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F.T.C. Decision on Pursuing Facebook Antitrust Case Is Said to Be Near


WASHINGTON — The Federal Trade Commission is moving closer to a decision about filing an antitrust lawsuit against Facebook for its market power in social networking, according to two people with knowledge of the agency’s talks.

The five members of the F.T.C. met on Thursday to discuss its investigation into Facebook and whether the company had bought smaller rivals to maintain a monopoly, the people said. They said three documents about Facebook had been prepared by the agency and circulated among its leaders: One addresses the company’s potential antitrust violations, another analyzes its economics, and a third assesses the risks of litigation.

No decision on a case has been made, the people said. The commissioners must vote before any case is pursued.

Facebook and the F.T.C. declined to comment. The Washington Post reported earlier that the commission met about the Facebook investigation on Thursday.

Lawmakers and policymakers in Washington have ramped up antitrust actions against the largest technology companies, often in a bipartisan effort. On Tuesday, the Justice Department sued Google, accusing it of illegally maintaining its monopoly power in search and search advertising — the first such government action against a tech company in two decades. Two weeks ago, the House Judiciary Committee recommended taking action to break up the big tech platforms, including Facebook, Amazon, Apple and Google.

The actions reflect growing frustration toward the companies, which total around $5 trillion in value and have transformed commerce, speech, media and advertising globally. That power has drawn the scrutiny of conservatives like President Trump and liberals like Senator Elizabeth Warren of Massachusetts.

The U.S. investigations began last year when the Justice Department started examining Google and other tech companies. Joseph Simons, the chairman of the F.T.C. and a Trump appointee, also opened an investigation into Facebook in June 2019. Around the same time, four dozen state attorneys general began a parallel investigation into the social network.

Facebook has tangled with the F.T.C. before, but mainly over privacy issues. The company reached a privacy settlement in 2011 with the agency. In 2018, the F.T.C. opened an investigation into Facebook for violating that settlement, prompted by a report from The New York Times and The Observer of London on how the company allowed Cambridge Analytica, a British consulting firm to the Trump campaign, to harvest the personal information of its users. As a result, Facebook last year agreed to a record $5 billion settlement with the F.T.C. on data privacy violations.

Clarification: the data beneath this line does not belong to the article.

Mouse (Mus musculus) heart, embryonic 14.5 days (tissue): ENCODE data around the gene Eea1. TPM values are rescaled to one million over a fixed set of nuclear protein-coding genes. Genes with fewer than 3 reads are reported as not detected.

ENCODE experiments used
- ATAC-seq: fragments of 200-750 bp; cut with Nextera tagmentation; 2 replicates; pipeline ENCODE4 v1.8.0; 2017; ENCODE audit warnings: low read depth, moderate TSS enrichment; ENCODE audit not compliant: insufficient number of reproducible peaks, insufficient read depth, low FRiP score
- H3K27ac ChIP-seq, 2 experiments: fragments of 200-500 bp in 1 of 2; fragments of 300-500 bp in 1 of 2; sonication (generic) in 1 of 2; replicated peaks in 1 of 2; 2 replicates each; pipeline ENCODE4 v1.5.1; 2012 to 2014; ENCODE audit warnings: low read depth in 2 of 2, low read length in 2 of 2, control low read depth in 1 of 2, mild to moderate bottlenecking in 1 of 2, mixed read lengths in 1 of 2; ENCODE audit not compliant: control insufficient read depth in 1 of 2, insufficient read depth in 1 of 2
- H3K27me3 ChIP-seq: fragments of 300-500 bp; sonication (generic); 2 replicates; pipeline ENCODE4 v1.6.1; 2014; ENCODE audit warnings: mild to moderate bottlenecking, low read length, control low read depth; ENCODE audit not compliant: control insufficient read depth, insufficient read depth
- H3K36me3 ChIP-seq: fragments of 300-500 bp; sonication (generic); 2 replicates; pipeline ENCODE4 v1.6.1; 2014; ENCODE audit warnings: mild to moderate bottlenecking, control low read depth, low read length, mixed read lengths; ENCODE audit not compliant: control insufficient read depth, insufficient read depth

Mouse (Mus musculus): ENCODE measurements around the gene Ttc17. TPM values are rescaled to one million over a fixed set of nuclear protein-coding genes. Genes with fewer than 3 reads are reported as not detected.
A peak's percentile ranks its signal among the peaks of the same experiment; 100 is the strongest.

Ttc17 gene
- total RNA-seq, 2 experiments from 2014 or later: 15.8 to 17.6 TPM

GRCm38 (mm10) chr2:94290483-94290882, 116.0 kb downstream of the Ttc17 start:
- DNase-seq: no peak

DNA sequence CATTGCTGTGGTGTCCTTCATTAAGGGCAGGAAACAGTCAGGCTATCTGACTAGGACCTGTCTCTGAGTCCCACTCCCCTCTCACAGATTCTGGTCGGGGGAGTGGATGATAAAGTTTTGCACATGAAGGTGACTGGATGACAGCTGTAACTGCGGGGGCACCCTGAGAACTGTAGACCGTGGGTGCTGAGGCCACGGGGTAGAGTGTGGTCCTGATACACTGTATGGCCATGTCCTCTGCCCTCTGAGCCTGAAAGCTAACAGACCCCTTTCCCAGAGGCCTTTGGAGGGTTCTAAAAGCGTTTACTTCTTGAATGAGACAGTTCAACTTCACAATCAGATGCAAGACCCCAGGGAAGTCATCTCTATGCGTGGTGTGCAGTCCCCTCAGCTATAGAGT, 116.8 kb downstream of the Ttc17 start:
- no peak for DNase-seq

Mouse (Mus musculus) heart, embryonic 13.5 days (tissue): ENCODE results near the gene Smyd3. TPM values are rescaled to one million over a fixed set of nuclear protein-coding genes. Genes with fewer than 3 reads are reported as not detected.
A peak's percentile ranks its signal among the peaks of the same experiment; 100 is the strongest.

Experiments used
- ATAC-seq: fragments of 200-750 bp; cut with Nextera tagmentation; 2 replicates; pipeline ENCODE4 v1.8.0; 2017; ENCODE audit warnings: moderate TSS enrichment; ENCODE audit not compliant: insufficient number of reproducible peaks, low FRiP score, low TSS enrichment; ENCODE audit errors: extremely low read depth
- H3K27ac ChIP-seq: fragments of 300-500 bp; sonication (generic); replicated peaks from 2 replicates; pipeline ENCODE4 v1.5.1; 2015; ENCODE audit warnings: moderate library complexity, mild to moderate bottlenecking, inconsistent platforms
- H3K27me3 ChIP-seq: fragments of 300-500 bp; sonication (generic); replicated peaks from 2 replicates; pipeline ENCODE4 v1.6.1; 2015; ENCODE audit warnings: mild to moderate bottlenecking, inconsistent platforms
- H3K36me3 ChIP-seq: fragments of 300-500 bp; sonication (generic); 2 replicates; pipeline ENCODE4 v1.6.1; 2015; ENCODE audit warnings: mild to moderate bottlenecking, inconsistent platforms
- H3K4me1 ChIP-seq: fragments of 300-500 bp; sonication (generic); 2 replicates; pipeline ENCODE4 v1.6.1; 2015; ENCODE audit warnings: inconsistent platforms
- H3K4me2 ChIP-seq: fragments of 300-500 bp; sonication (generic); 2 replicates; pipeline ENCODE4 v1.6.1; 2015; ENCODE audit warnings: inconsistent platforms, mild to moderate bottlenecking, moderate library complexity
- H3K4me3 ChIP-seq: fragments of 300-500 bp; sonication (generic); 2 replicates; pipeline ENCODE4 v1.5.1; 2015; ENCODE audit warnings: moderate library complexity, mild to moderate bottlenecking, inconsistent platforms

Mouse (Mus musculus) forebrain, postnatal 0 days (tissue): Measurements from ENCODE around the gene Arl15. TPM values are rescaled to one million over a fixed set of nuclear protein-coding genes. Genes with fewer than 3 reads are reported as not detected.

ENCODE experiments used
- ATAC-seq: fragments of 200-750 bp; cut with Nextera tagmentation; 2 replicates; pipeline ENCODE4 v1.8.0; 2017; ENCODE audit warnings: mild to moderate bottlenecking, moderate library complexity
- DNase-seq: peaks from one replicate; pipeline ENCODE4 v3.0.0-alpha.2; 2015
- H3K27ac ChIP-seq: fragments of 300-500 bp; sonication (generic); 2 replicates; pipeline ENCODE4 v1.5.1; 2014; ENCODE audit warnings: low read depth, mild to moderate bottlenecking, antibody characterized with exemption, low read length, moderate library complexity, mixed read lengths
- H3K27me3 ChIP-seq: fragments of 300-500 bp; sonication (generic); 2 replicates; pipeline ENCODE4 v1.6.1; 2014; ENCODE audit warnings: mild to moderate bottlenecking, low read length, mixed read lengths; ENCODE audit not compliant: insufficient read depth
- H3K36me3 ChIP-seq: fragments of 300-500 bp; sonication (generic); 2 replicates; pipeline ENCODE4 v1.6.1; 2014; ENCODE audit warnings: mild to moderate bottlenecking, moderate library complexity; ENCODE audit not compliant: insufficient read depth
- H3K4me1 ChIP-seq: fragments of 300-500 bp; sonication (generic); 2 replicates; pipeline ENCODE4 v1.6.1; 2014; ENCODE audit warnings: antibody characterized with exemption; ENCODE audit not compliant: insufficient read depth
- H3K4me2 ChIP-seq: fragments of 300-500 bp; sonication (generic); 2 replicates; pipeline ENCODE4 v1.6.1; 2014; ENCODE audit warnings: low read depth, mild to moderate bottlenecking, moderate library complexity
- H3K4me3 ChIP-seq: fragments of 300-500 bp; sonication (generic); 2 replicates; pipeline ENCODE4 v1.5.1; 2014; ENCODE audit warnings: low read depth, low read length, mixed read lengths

The antitrust investigation by the F.T.C. has been far-reaching. The agency has collected thousands of internal documents from Facebook’s leaders. It has also interviewed people from the company’s rivals, such as Snap, which owns the Snapchat app, about Facebook’s dominant position in social networking and its business practices.

In August, Mark Zuckerberg, Facebook’s chief executive, answered questions under oath as part of the inquiry.

The company has denied violations of antitrust laws. It points to competition in online social networks, including the fast rise of the Chinese-owned viral video app TikTok, as proof that it does not have a lock on the market.

But with nearly three billion users across its apps and a market value of $792 billion, Facebook is unrivaled in size among social networking apps. Part of its dominance has been due to acquisitions of smaller rivals. Facebook bought the photo-sharing app Instagram for $1 billion in 2012. It bought WhatsApp, the messaging app, for $19 billion in 2014. Both mergers were approved by the F.T.C.

The commission’s investigation has largely focused on Facebook’s mergers with companies like Instagram and WhatsApp, people with knowledge of the inquiry said. The deals remove competition from the market and have bolstered Facebook’s reach and clout, its critics have said.

In a July antitrust hearing with House lawmakers, Mr. Zuckerberg was confronted with emails showing that a Facebook executive had referred to Instagram during the acquisition process as a “competitive threat.” Mr. Zuckerberg said Instagram’s success was due to Facebook.

But his answer did not appear to satisfy House lawmakers.

In an antitrust report this month, staff of the House Judiciary Committee said Facebook’s power in social networking was so immense that the company “has tipped the market toward monopoly such that Facebook competes more vigorously among its own products — Facebook, Instagram, WhatsApp and Messenger — than with actual competitors.”